WP: Wade LeBlanc (1-0)
LP: Manny Parra (0-3)
S: Heath Bell (18)
Guy Who Should've Been the LP: John Axford
HR: Justin Ruggiano (5), Logan Morrison (10), Gaby Sanchez (3)
MVP: America (1.776); also Rickie Weeks (.212)
LVP: Canada (boo); also Parra (-.323)
Handed a one-run lead and a chance to make this the happiest Fourth of July this year, Ninth Inning Relief Pitcher* John Axford continued his rapid and distressing descent into mediocrity, ceding a two-out, two-strike tater to Gaby Sanchez, who came into the game hitting .194 and slugging a robust .283. Ax caught way too much of the plate with a 1-2 fastball, and Sanchez deposited the pitch into the right-field bleachers to tie the game at 6. That spoiled the late-game heroics of Aramis Ramirez, who had singled home Nori Aoki in the bottom of the seventh to give the Crew a 6-5 lead.
The Marlins had tied the game at 5 in the top of the seventh thanks to Ron Roenicke's pregame decision that Randy Wolf was pitching seven innings, come hell (likely on this 100-degree day), high water (unlikely), or frogs raining from the sky. Runnin' Ron stuck to his promise, leaving Wolf in to melt down in the seventh and gack away a 5-1 lead: Wolf gave up a homer to Justin Ruggiano to open the frame, then gave up a single and a walk before pinch hitter Logan Morrison demolished a 1-0 meatball to knot the game at 5. Thanks to that ugly frame, Wolf's ERA remains at a grisly 5.83 for the year.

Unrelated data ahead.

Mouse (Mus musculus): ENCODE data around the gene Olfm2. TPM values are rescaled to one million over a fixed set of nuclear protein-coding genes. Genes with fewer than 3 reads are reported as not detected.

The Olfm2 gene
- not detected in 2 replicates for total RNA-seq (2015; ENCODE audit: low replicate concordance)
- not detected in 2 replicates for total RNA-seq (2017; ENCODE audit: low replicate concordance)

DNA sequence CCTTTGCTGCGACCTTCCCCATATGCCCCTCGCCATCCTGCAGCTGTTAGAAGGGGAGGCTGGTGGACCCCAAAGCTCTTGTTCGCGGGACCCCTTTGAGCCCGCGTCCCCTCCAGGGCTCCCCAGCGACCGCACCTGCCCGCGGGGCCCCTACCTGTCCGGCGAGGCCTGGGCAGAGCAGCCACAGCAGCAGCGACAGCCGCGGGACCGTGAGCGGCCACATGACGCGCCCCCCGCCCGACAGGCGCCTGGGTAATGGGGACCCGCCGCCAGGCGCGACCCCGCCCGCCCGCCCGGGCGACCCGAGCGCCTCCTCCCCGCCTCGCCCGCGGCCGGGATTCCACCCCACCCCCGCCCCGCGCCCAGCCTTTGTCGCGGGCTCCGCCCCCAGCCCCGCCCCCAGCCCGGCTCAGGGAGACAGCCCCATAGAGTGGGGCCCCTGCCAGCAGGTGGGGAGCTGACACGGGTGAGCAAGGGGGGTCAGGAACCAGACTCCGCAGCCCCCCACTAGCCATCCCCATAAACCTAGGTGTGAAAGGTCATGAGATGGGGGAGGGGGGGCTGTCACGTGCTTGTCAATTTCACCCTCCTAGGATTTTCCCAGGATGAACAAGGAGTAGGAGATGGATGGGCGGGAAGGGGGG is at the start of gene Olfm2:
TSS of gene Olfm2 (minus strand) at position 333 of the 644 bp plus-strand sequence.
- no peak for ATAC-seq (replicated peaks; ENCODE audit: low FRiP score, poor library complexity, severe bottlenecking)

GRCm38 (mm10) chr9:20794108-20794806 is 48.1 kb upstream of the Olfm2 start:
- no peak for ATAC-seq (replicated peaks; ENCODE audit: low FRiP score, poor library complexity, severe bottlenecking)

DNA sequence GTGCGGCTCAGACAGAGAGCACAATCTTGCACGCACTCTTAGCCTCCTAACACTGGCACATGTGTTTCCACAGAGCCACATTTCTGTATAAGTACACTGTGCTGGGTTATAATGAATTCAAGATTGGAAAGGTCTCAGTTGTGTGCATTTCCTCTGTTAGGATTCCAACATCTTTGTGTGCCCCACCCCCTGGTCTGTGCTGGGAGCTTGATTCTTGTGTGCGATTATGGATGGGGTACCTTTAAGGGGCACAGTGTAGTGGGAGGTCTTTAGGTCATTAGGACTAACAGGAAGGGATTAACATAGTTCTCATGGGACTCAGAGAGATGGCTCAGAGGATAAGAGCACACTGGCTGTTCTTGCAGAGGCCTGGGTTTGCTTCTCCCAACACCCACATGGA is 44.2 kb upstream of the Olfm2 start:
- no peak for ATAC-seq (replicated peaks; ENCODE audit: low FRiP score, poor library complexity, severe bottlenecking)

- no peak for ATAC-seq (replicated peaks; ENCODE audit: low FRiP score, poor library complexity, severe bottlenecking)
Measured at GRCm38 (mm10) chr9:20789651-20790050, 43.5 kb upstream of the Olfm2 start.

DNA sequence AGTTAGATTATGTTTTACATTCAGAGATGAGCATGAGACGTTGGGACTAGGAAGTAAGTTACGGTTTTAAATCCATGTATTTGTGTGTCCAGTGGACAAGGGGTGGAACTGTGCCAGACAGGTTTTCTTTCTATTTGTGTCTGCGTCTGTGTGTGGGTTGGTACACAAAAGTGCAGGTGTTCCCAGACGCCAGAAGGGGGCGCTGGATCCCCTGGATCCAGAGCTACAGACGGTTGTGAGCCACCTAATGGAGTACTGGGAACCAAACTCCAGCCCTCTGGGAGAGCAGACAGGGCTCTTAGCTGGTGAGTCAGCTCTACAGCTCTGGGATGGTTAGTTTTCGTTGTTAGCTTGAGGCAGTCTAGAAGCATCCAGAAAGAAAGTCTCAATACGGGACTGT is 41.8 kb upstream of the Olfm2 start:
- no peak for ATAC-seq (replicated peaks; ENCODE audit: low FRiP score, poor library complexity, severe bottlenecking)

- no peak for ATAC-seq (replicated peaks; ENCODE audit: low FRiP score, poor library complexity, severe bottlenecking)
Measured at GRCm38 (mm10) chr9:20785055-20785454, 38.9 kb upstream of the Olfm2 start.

The Brewers did all their damage against Marlins starter Josh Johnson in the second inning, working the big right-hander for three walks (one with the bases loaded), three singles, an RBI groundout from Ryan Braun and a botched double play ball. Thanks to that big inning, Johnson only lasted five innings, giving up five earned on six hits and three walks while striking out just two.
Manny Parra was forced into action in the tenth inning and responded ... well, like Manny Parra: retiring the first two hitters, giving up a booming double to Donovan Solano and a game-winning RBI single to Hanley Ramirez. The Brewers threw a scare into Ninth Inning Relief Pitcher Heath Bell in the tenth when Rickie Weeks doubled with one down, but he was stranded when Marty Maldonado struck out and Taylor Green tapped out to shortstop.
To end things on a bright note: I had a brat and a Hebrew National hot dog today and they were delicious. Also America is awesome and I'm going to watch Independence Day now.
The Brewers and Marlins wrap up this four-game series at 1:10 p.m. tomorrow. It's really dry at Miller Park, so TEHFIERS should be raging. Mark Buerhle pitches for the Fish, and I don't have anything clever to say about that.
* Permit me a brief rant: I've decided I'm not using the term "closer" anymore, and here's why you shouldn't, either: closers aren't things. Using a term like "closer" implies some special kind of skill set unique to specific subset of relief pitchers. Maybe this was true when the term was first coined, but it certainly isn't the case anymore. John Axford isn't a closer, much in the way that Mike Fetters, Mike DeJean, Curt Leskanic, Derrick Turnbow, Dan Kolb, and Salomon Torres weren't closers. They're just relief pitchers who happened to pitch the ninth inning.